Mahatir vs. the royals: A history of tensions with constitutional consequences
These events need to be put into perspective. Since Mahatir became Prime Minister again last year, he has locked horns with the Crown Prince of Johor over several issues, including the housing mega-project Forest City in Johor, a national park, a cargo transfer hub and, more generally, the policies of the
federal government. These exchanges partly took place at a time when the previous King, Sultan Muhammad V., was on medical leave and then abdicated the throne in early January in an unprecedented move. The new King, Al-Sultan Abdullah of Pahang, was sworn in on 31 January 2019.
Only weeks ago, a new Johor chief minister (Menteri Besar) had to be appointed after his predecessor, a Mahatir-confidant, had quit amid speculation that the Sultan of Johor wanted him removed from his post. This prompted Mahatir to remind the Sultan and the Crown Prince that Malaysia is “not an absolute monarchy.”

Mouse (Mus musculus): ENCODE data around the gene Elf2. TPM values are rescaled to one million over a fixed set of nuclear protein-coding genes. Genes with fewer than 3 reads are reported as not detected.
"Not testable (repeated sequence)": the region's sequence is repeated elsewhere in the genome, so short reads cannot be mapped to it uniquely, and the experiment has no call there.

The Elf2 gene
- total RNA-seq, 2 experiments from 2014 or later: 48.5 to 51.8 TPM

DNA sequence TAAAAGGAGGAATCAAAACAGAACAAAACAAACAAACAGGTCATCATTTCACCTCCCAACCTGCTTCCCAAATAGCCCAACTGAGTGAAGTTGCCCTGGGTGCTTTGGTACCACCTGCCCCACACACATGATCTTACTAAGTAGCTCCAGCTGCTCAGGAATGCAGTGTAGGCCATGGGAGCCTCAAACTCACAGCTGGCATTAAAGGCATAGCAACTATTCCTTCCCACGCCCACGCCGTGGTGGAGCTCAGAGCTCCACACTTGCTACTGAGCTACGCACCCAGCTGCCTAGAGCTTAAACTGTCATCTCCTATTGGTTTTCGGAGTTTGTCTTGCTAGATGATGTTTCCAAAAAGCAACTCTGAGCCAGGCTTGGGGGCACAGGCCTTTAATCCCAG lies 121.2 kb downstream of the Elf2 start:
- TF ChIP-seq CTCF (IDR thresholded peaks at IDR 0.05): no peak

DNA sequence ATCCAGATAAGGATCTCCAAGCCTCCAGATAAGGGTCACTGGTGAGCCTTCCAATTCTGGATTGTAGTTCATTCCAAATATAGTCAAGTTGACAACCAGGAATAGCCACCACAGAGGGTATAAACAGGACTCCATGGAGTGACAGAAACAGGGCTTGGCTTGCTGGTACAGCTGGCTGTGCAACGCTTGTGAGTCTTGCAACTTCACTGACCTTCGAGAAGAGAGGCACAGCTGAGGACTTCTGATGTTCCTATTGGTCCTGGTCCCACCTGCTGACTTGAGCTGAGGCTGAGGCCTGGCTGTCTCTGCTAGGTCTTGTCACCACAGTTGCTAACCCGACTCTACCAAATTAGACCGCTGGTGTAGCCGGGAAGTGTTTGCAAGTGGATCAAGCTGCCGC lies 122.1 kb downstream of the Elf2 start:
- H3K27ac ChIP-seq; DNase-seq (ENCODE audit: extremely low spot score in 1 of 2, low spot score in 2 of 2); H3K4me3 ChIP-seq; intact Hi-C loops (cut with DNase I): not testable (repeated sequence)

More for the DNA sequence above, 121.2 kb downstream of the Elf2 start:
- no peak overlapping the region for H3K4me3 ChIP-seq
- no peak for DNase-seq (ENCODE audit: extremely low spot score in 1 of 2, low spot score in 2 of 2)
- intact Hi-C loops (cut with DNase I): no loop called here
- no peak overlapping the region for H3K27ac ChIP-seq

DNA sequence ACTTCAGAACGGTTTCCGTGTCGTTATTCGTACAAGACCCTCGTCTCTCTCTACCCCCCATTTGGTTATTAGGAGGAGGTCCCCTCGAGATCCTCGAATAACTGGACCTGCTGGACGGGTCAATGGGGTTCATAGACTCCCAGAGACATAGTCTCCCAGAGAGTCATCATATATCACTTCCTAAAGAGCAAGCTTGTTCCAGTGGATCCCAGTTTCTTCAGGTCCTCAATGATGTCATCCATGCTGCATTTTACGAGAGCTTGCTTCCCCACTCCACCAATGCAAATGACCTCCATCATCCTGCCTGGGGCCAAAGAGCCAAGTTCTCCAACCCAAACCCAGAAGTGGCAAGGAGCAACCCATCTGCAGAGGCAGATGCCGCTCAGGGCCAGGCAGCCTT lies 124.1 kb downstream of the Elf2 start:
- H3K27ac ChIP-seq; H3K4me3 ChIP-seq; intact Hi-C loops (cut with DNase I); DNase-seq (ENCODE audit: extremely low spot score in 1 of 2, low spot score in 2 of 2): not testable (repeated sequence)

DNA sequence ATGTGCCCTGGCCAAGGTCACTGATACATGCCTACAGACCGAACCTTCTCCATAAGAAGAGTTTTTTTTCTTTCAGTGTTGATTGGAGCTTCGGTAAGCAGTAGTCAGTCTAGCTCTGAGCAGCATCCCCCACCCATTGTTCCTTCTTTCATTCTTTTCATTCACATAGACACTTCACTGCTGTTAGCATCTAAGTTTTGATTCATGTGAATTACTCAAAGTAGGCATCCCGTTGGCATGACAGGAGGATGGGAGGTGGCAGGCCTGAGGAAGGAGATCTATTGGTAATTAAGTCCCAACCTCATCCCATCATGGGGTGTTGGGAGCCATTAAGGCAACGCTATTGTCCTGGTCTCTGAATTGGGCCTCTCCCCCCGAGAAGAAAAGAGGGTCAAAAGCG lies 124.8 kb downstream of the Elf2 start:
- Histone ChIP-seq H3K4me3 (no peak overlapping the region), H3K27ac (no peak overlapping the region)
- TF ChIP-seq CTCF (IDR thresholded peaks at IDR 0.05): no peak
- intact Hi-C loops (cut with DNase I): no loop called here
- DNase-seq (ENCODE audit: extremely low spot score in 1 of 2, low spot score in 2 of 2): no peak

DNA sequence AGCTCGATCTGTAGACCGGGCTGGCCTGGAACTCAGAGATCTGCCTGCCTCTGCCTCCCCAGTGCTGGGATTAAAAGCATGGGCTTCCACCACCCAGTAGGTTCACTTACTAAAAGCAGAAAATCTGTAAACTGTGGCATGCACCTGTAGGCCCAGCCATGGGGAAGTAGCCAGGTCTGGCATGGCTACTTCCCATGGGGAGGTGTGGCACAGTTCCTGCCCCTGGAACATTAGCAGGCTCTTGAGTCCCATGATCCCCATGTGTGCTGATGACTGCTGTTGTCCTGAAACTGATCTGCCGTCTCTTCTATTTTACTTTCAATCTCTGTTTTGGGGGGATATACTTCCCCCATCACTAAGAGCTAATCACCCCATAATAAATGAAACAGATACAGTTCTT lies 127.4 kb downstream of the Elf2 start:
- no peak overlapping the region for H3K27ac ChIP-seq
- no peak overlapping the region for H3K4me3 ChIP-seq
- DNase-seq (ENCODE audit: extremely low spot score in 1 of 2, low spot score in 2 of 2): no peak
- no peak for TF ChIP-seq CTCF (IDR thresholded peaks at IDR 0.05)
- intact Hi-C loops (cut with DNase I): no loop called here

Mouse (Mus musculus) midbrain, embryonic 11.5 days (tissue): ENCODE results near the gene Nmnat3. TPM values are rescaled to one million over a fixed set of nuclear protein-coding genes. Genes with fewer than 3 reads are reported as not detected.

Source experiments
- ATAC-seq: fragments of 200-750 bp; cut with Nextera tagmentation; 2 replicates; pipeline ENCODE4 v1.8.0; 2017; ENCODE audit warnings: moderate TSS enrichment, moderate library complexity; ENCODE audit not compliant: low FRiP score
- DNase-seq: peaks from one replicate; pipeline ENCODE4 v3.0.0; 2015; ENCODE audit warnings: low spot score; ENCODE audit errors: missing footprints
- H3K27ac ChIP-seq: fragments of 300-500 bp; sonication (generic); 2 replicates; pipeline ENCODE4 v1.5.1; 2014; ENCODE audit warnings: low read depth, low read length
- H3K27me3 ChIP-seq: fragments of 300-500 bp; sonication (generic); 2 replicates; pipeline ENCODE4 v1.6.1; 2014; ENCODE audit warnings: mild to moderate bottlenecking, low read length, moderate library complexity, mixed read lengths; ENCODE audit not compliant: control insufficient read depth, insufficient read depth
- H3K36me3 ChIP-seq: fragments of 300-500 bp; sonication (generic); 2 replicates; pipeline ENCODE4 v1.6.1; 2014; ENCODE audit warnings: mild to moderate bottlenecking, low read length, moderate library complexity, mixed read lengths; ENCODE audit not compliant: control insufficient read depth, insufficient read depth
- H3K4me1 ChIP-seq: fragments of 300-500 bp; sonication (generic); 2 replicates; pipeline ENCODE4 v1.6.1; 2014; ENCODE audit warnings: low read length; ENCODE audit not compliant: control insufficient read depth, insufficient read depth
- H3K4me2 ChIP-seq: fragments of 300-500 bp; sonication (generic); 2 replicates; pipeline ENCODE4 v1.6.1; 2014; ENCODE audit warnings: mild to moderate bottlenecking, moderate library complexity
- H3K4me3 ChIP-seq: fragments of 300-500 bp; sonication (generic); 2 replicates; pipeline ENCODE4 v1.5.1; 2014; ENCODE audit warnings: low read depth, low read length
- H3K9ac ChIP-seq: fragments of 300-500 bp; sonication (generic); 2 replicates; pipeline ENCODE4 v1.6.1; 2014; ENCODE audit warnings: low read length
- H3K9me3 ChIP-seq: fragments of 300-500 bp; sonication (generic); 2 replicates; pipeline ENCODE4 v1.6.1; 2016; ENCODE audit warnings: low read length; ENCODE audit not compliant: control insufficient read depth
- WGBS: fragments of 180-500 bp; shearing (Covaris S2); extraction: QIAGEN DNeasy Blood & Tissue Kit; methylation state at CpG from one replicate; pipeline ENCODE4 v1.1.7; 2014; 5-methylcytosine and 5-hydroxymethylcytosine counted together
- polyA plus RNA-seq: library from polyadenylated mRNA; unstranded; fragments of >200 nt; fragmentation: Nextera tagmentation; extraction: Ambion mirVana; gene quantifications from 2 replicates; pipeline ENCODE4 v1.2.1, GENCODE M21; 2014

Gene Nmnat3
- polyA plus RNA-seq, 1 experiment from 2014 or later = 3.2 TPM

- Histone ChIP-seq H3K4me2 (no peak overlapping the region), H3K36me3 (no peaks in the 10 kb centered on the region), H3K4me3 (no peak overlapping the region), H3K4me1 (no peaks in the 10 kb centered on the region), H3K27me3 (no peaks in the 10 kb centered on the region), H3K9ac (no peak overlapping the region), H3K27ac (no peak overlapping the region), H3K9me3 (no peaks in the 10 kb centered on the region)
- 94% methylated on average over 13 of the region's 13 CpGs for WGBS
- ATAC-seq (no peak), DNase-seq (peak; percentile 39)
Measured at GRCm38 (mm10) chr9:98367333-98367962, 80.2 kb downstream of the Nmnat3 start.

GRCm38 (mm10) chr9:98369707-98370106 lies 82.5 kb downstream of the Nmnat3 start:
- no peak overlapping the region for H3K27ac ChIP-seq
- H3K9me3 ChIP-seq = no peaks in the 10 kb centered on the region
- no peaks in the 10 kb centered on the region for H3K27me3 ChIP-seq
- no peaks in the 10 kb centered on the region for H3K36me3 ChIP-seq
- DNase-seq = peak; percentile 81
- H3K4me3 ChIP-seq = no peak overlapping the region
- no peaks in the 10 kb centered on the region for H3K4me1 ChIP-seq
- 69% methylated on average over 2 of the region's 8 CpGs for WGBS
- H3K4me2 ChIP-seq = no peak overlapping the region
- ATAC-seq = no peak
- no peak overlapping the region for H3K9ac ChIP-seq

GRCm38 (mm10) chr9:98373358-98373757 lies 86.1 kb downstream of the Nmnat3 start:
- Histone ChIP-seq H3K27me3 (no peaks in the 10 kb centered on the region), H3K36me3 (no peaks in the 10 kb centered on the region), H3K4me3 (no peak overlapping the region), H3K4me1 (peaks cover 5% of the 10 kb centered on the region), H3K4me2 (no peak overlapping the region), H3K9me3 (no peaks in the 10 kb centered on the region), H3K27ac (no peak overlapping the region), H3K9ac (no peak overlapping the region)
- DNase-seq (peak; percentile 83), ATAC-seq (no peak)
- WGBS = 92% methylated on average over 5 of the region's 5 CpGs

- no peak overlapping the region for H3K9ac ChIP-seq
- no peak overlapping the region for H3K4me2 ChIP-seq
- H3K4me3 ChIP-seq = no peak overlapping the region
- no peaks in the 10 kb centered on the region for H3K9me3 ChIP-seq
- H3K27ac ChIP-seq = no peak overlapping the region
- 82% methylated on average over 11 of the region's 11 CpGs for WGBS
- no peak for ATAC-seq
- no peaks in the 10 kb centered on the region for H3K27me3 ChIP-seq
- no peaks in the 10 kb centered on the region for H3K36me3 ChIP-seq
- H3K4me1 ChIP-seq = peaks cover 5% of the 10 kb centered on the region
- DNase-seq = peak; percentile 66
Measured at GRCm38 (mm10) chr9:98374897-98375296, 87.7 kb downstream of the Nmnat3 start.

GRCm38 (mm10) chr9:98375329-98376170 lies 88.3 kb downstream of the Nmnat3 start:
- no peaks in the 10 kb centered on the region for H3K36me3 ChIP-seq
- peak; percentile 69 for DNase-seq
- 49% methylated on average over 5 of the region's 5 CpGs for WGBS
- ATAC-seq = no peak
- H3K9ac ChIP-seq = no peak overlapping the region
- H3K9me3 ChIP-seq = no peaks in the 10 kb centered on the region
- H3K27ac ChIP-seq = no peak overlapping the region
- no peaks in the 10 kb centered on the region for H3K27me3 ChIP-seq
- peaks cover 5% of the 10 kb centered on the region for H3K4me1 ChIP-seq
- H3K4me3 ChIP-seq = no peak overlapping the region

The powerplay between Mahatir and Johor’s royal family illustrates the often-delicate relations between the government and Malaysia’s royalty, dating back to the late colonial era, the early years of independence and, in particular, Mahatir’s first Prime Ministership between 1981 and 2003.
After the Second World War and three years of Japanese occupation, British rule returned, and the old and new colonial power oversaw the brief and unsuccessful existence of the Malayan Union (1946-48), a quasi-federal system, in which the Malay Rulers were forced to cede full jurisdiction over their state territories to the British Crown. The subsequent formation of the Federation of Malaya in 1948 comprised the nine Malay states plus Penang and Malacca and was governed by a federal government under a British High Commissioner. This arrangement already established stronger